FIG. 4 is a detail view in cross-section of the baffle element used in the present invention.
Referring to the drawing, FIG. 1 shows the path of motion of a charged particle 10 when subjected to the application of a magnetic field 12 having a flux density or strength B. As a result of the action of the magnetic field, the charged particle 10 is forced to execute a tight orbit around the magnetic force lines having the direction shown in the drawing.
In its ideal path of motion, the radius of gyration is given by R = mv/qB where m is the mass of the particle, v is the velocity of the particle, q is its charge, and B is the magnetic field intensity. In a typical magnetic field of one Tesla, an electron at room temperature has a radius of gyration of less than one micron. From this numerical example, it may be seen therefore, that the electron threads very close to a magnetic field line. At the same time, the electron or charged particle is prevented from moving across the magnetic field.
In a static magnetic field, the motion of a charged particle is characterized by two constants which are the magnetic moment and the kinetic energy.
The magnetic moment is given by M = Wp /B where Wp is the kinetic energy associated with the velocity component perpendicular to the magnetic field.
The kinetic energy is given by the relationship W = Wp + Wa, where Wa is the kinetic energy associated with the velocity component parallel to the magnetic field.
If, now, a magnetic field is generated as shown in FIG. 2 so as to conform to the configuration of a magnetic bottle, for example, the following relationships prevail when considering the motion of a charged particle towards the "neck" of the magnetic bottle, corresponding to the region where the magnetic field is stronger and the magnetic field lines are more crowded or have a greater density. This crowding of the magnetic field lines towards the neck of the magnetic bottle is illustrated in FIG. 2.
Since the magnetic moment remains constant, an increase in the field intensity B forces a proportional increase in Wp, the kinetic energy associated with the velocity component perpendicular to the magnetic field. Thus, as the field intensity increases towards the neck of the magnetic bottle, the velocity component of the charged particle perpendicular to the magnetic field, increases as the square root of b.
Since the total kinetic energy must also remain constant, an increase in Wp must be offset by a corresponding decrease in Wa, the kinetic energy associated with the velocity component parallel to the magnetic field.
Accordingly, with the resultant decrease in Wa, the motion of the charged particle is slowed down along the magnetic field.
If, now, the increase in the magnetic field intensity B is made substantially large, the particle is slowed sown to zero velocity and is then reflected back with reversed motion, similar to the effect obtained by a mirror. Thus, this action corresponds to a magnetic mirror effect. As a result of this effect, the charged particles are confined to a region of substantially "minimum field intensity B". If the bottle is made open-ended, the charged particles are then accelerated in the direction of decreasing field intensity B. The resultant effect of such acceleration in the direction of decreasing b, corresponds in the accelerating effect that takes place of a gas, for example, through a divergent nozzle in the supersonic regime.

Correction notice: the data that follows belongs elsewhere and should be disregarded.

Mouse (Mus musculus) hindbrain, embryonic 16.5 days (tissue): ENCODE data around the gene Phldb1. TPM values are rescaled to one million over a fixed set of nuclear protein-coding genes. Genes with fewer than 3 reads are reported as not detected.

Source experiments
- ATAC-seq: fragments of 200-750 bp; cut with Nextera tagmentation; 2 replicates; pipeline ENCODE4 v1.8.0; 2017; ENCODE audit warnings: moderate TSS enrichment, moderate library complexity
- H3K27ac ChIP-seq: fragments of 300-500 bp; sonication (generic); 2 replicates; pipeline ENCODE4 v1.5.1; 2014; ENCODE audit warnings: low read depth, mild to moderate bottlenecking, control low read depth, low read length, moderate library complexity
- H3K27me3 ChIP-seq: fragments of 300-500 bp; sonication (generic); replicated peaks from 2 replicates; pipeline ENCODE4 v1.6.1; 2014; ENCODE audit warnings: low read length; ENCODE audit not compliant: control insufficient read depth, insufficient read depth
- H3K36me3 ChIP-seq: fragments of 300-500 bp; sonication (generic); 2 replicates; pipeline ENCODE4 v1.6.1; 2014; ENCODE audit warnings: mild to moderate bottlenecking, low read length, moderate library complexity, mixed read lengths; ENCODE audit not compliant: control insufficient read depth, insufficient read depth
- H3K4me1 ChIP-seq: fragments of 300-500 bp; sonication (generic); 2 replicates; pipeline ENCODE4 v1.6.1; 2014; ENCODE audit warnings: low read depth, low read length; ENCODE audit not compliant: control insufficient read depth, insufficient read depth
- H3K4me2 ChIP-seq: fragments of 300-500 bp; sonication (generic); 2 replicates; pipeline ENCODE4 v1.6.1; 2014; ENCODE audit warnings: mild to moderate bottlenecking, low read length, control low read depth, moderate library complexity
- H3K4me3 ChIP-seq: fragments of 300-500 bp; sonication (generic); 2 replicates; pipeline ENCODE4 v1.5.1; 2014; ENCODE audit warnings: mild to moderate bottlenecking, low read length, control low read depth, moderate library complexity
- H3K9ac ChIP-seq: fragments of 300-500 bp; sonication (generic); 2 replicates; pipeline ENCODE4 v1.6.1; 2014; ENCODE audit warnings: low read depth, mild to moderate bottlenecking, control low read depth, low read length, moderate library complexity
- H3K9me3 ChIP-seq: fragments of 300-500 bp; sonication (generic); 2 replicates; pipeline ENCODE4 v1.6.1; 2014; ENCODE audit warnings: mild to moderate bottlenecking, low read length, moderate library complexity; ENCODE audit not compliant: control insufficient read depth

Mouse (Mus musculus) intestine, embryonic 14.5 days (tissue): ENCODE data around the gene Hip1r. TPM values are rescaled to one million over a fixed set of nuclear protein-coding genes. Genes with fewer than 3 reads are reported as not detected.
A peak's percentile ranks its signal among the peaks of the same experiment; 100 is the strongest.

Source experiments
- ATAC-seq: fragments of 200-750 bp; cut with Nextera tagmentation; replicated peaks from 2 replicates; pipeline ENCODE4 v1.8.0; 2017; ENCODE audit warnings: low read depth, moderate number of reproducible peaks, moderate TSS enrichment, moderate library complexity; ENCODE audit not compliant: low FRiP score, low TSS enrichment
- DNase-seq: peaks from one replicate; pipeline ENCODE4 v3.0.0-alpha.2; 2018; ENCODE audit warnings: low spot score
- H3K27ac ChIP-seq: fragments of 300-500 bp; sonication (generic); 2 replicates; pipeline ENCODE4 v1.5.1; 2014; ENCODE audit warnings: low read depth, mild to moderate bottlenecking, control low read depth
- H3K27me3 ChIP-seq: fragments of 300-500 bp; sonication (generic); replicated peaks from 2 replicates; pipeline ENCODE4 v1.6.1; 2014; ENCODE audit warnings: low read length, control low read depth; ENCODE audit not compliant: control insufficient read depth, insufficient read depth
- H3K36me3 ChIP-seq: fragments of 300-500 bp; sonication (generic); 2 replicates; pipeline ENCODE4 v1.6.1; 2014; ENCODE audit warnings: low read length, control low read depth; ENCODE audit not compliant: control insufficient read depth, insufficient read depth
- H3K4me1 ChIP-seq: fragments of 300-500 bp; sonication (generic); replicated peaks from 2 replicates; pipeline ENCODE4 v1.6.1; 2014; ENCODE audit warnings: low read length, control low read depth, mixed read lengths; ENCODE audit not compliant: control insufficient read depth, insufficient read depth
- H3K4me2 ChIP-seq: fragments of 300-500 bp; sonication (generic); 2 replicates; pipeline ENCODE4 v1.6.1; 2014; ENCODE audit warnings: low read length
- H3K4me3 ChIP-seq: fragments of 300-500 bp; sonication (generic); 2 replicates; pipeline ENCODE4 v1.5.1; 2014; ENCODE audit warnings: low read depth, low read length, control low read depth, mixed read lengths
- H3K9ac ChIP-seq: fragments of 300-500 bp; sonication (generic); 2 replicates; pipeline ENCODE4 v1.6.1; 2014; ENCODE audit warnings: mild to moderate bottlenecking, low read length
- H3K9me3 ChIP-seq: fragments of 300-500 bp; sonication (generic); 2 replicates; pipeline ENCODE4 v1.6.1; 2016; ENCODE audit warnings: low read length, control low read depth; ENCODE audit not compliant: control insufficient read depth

With the acceleration to substantial high velocities of the charged particles in the direction of decreasing B, the charged particles thread extremely close to the magnetic field line, while being inhibited from crossing the field lines. The neutral particles, however, remain unaffected by the presence of the magnetic field, and they are therefore free to move across the magnetic field lines and against the magnetic field intensity gradient.
Since the neutral particles are thereby not accelerated along with the charged particles because they remain unaffected by the magnetic field, the neutral particles can be separated from the charged or ionized particles, by simply pumping the neutral particles out of the paths of the charged particles.
The apparatus for achieving the conditions illustrated in FIG. 2, is comprised essentially of a vacuum chamber 14 which is subdivided into two sections 16 and 18. The separation of the two sections 16 and 18 is provided by a baffle 20 which maintains a predetermined pressured difference between the two sections. This pressure difference serves to diminish the chances of charge transfer to the neutral component in section 18. Baffle 20 is a blind plate having a cylindrical nipple 21 (FIG. 4) and a bore 21a passing through the plate and nipple.
Communicating with each sections 16 and 18, is a vacuum or cryogenic pump 22 and 24, respectively. These two pumps maintain substantial vacuum within these two sections of the vacuum chamber. Appropriate vacuum seals are provided between all flanges, and typical seals 20a are shown on either side of baffle 20.